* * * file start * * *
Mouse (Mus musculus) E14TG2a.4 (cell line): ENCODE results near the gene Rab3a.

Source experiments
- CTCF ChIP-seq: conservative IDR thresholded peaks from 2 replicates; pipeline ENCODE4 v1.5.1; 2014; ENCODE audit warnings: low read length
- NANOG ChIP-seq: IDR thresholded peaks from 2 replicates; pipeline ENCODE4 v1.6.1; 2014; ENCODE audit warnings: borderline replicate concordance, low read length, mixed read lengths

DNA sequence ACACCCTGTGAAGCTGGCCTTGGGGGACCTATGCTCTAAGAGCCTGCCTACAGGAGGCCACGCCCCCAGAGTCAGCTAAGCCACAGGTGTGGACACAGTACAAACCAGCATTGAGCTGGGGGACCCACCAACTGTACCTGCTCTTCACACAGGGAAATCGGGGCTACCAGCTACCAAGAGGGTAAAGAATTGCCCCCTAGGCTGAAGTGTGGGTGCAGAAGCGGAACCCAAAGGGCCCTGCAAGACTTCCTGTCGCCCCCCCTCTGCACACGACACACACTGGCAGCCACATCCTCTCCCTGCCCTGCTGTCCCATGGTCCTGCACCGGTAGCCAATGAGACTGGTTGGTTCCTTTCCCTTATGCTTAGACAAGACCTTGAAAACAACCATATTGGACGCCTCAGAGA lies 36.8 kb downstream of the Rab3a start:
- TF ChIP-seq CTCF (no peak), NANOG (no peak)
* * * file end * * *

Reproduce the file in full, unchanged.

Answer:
Mouse (Mus musculus) E14TG2a.4 (cell line): ENCODE results near the gene Rab3a.

Source experiments
- CTCF ChIP-seq: conservative IDR thresholded peaks from 2 replicates; pipeline ENCODE4 v1.5.1; 2014; ENCODE audit warnings: low read length
- NANOG ChIP-seq: IDR thresholded peaks from 2 replicates; pipeline ENCODE4 v1.6.1; 2014; ENCODE audit warnings: borderline replicate concordance, low read length, mixed read lengths

DNA sequence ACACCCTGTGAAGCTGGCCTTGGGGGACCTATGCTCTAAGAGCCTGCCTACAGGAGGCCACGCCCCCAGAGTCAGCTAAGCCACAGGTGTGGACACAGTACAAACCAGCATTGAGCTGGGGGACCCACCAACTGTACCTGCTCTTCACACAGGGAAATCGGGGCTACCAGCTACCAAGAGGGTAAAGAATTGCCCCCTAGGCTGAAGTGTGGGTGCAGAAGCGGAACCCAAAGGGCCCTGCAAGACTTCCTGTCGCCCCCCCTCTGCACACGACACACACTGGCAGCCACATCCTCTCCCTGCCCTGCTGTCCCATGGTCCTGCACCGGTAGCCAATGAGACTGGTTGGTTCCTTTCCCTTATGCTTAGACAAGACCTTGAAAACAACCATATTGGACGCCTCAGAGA lies 36.8 kb downstream of the Rab3a start:
- TF ChIP-seq CTCF (no peak), NANOG (no peak)